ATTORNEY FOR APPELLANT
: ATTORNEYS FOR APPELLEE:
MICHAEL G. MOORE
Indianapolis, Indiana Attorney General of Indiana
CYNTHIA L. PLOUGHE
Deputy Attorney General
COURT OF APPEALS OF INDIANA
ANDRA THOMPSON, )
vs. ) No. 49A05-0405-CR-286
STATE OF INDIANA, )
APPEAL FROM THE MARION SUPERIOR COURT
The Honorable William Young, Judge
Cause No. 49G20-0306-FC-95069
April 7, 2005
OPINION - FOR PUBLICATION
STATEMENT OF THE CASE
Andra Thompson appeals his conviction for Possession of Cocaine, as a Class C
felony, following a bench trial, and presents a single issue for review:
whether the trial court abused its discretion when it admitted into evidence cocaine
officers recovered from between Thompsons buttocks during a strip search incident to his
arrest, which was filmed by a civilian camerawoman.
We reverse and remand.
FACTS AND PROCEDURAL HISTORY
On June 10, 2003, Indianapolis Police Officers Pamela Lee and David Gard conducted
an undercover drug investigation from a motel room on the east side of
Indianapolis. Officer Gard had information that a man named Goldie, who was
later identified as Thompson, was dealing cocaine in the area. Transcript at
9. Officer Lee posed as a prostitute and crack addict and made
several attempts to telephone Thompson in search of cocaine. Eventually, Officer Lee
left a call-back number on Thompsons pager, and Thompson returned her call.
Officer Lee told him that she wanted $100 worth of cocaine and that,
if he brought more, she would make it worth his while. Id.
at 11. Thompson then stated that he was on his way.
Later, there was a knock on the motel door, and Officer Lee looked
through the peephole and asked who was there. Thompson replied, Its Goldie.
Id. at 12. At that point, Officer Lee opened the door,
and other officers grabbed Thompson. Id. at 13. Officer Gard placed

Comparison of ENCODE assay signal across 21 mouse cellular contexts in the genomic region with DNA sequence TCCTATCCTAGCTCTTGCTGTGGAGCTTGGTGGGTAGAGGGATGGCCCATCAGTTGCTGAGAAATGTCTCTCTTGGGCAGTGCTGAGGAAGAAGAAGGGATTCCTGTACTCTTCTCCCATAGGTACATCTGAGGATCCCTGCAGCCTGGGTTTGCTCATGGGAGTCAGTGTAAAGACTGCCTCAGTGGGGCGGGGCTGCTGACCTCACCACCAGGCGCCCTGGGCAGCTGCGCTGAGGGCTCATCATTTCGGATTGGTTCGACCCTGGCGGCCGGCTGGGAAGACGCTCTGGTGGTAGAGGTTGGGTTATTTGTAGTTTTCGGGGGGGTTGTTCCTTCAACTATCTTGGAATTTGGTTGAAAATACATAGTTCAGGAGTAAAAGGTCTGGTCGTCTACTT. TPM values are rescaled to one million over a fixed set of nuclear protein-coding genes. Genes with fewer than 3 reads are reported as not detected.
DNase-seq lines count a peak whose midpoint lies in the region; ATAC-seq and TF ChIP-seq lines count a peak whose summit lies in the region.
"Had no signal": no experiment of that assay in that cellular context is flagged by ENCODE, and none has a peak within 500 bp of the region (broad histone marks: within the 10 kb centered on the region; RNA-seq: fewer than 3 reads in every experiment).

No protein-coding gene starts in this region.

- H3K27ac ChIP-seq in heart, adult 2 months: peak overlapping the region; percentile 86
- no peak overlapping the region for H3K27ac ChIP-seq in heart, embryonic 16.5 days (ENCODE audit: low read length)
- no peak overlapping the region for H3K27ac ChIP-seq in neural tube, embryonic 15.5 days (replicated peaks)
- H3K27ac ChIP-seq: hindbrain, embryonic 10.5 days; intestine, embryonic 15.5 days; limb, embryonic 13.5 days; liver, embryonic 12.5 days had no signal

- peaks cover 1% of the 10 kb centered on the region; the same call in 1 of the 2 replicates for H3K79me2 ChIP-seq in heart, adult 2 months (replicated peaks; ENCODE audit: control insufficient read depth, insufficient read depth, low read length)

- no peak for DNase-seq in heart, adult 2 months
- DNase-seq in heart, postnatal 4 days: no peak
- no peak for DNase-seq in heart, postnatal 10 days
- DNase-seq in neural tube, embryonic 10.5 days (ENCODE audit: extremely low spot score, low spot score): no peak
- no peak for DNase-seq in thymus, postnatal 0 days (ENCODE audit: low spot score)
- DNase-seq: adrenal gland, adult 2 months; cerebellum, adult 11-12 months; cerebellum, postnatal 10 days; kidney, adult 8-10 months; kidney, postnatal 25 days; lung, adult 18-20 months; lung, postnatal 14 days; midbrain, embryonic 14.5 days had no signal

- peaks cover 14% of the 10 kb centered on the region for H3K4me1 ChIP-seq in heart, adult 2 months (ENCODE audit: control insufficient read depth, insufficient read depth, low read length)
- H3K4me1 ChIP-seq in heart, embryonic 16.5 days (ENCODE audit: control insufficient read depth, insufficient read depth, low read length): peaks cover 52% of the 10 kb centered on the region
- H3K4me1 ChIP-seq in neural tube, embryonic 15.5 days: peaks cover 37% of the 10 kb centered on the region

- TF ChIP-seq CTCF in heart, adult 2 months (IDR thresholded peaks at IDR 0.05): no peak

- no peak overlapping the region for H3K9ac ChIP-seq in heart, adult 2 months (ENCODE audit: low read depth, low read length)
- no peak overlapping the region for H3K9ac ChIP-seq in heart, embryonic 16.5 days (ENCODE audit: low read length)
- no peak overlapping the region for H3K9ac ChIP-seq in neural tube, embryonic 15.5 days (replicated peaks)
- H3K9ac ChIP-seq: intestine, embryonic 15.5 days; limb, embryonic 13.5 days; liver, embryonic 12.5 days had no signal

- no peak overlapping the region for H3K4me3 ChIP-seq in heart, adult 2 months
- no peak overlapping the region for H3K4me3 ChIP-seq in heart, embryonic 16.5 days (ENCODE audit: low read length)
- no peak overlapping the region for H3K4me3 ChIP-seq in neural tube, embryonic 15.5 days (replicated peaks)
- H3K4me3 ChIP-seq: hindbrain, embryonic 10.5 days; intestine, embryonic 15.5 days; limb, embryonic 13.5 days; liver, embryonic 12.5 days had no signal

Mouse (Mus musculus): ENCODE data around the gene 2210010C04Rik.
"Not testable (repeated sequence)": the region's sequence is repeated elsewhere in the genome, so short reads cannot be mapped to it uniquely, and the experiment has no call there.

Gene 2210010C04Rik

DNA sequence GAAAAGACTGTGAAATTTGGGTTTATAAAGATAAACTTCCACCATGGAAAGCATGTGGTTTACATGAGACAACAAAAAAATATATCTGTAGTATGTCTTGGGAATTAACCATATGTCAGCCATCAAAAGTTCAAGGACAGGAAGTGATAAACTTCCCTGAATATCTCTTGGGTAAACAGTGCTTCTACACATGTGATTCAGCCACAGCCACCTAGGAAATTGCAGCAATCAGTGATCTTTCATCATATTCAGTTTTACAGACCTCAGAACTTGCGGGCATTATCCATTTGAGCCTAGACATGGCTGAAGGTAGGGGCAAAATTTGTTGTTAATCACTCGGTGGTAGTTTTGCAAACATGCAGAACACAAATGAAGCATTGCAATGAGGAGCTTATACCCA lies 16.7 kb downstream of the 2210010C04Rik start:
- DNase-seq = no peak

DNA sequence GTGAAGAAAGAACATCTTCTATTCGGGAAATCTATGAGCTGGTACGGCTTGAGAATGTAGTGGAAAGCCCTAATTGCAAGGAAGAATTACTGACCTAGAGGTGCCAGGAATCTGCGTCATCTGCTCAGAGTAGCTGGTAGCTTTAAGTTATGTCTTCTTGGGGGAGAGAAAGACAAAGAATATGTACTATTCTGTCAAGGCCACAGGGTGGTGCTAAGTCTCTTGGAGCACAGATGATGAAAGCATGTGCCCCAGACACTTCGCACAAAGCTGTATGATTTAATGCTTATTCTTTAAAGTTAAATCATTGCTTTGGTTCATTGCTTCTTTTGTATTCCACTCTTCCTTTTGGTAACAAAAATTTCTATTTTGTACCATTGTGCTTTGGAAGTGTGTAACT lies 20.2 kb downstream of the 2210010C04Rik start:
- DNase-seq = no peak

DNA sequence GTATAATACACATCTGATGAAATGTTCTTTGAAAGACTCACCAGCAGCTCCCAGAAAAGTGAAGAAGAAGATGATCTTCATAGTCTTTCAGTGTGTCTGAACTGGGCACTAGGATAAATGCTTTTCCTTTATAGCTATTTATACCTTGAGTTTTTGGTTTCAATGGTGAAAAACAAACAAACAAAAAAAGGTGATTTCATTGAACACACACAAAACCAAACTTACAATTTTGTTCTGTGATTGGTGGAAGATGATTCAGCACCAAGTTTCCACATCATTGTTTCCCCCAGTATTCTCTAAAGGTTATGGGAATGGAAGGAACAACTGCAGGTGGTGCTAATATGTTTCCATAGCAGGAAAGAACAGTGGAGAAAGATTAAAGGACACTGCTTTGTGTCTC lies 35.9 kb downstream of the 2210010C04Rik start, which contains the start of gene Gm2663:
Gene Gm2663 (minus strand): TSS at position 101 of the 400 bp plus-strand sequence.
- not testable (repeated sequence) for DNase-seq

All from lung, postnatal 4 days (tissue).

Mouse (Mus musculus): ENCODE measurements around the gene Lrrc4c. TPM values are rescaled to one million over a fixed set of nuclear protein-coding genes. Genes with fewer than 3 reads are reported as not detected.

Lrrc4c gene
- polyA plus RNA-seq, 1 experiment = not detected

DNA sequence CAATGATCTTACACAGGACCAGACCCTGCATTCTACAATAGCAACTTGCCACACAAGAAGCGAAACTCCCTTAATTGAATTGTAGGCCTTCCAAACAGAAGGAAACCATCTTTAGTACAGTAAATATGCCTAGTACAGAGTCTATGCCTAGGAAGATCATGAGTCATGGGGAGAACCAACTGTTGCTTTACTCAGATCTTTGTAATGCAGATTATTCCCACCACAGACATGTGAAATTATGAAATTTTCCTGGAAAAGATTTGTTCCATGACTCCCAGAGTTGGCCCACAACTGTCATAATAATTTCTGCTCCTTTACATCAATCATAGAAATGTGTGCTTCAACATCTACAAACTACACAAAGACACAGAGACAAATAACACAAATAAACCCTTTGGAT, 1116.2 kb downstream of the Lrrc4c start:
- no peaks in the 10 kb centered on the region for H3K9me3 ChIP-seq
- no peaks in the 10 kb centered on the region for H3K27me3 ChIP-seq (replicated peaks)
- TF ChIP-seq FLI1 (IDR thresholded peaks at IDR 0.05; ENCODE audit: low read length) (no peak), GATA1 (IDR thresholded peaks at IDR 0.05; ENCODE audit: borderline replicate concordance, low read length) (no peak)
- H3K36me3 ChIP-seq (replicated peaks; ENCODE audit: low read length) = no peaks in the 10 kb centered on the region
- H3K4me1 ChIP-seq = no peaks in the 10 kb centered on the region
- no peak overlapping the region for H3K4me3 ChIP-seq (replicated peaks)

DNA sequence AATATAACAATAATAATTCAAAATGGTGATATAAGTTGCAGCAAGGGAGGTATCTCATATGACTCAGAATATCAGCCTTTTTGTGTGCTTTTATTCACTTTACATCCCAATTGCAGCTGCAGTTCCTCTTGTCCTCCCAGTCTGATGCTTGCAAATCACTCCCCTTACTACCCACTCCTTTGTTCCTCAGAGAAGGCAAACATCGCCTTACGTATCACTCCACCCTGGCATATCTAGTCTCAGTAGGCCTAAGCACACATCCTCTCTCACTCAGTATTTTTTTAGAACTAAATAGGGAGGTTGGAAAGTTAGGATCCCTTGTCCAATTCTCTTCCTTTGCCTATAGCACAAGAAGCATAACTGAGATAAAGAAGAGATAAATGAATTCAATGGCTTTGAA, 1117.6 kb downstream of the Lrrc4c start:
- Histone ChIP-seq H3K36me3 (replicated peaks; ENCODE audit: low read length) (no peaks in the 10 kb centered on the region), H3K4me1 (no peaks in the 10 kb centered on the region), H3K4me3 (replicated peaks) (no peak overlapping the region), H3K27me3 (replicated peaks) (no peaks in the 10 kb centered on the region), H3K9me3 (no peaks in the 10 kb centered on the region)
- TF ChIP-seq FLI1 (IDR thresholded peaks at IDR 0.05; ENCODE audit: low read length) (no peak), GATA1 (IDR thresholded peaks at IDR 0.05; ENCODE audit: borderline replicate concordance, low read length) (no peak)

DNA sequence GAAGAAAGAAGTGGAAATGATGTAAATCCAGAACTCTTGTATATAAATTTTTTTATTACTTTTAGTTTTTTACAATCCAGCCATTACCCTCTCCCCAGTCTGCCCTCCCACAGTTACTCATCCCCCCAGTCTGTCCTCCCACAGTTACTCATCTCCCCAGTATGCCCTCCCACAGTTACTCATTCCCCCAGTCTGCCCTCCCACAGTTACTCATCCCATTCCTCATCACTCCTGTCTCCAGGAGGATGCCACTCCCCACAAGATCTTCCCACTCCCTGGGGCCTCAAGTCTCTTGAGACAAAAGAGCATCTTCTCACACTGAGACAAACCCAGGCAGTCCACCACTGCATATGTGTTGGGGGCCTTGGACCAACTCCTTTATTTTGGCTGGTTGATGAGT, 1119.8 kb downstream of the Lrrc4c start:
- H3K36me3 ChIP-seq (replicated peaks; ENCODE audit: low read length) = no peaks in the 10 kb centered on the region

Thompson under arrest for attempting to deal cocaine.
Officer Gard then took Thompson into the bathroom to search him. Officer
Gard pulled down Thomspons pants and ordered him to bend over. The
officer discovered a package of cocaine in between Thompsons buttocks.
See footnote Officer Gard
had to wait for Officer Lee to bring him a pair of rubber
gloves so that he could remove the package of cocaine. Officers later
determined that the cocaine weighed more than three grams.
Throughout these events, a civilian camerawoman from the Oxygen Network was inside the
motel room filming for a show entitled Women and the Badge.
at 41. The camerawoman had no affiliation with law enforcement and did
not aid in the arrest or search. Rather, the camerawoman filmed Thompsons
arrest and portions of the search. In particular, the camerawoman filmed Thompson
with his buttocks exposed, bent over in the motel bathroom while Officer Gard
awaited the rubber gloves. At one point, the camerawoman zoomed in on
the cocaine located between his buttocks.
The State charged Thompson with Class C felony possession of cocaine. Thompson
moved to suppress the cocaine recovered during the search, and the trial court
denied the motion. At his bench trial, Thompson renewed his objection to
the admission of the cocaine, and the court overruled that objection. The
videotape of Thompsons arrest and search that the camerawoman filmed was admitted into
evidence at trial. The court found Thompson guilty as charged, entered judgment
of conviction, and sentenced him to six years executed. Thompson now appeals.
DISCUSSION AND DECISION
Standard of Review
Although Thompson originally challenged the admission of the cocaine through a motion to
suppress, he appeals following a completed trial and challenges the admission of such
evidence at trial. Thus, the issue is . . . appropriately framed
as whether the trial court abused its discretion by admitting the evidence at
trial. Washington v. State, 784 N.E.2d 584, 587 (Ind. Ct. App. 2003).
We have indicated that our standard of review of rulings on the
admissibility of evidence is essentially the same whether the challenge is made by
a pre-trial motion to suppress or by trial objection. Ackerman v. State,
774 N.E.2d 970, 974-75 (Ind. Ct. App. 2002), trans. denied. We do
not reweigh the evidence, and we consider conflicting evidence most favorable to the
trial courts ruling. Overstreet v. State, 724 N.E.2d 661, 663 (Ind. Ct.
App. 2000), trans. denied. However, we must also consider the uncontested evidence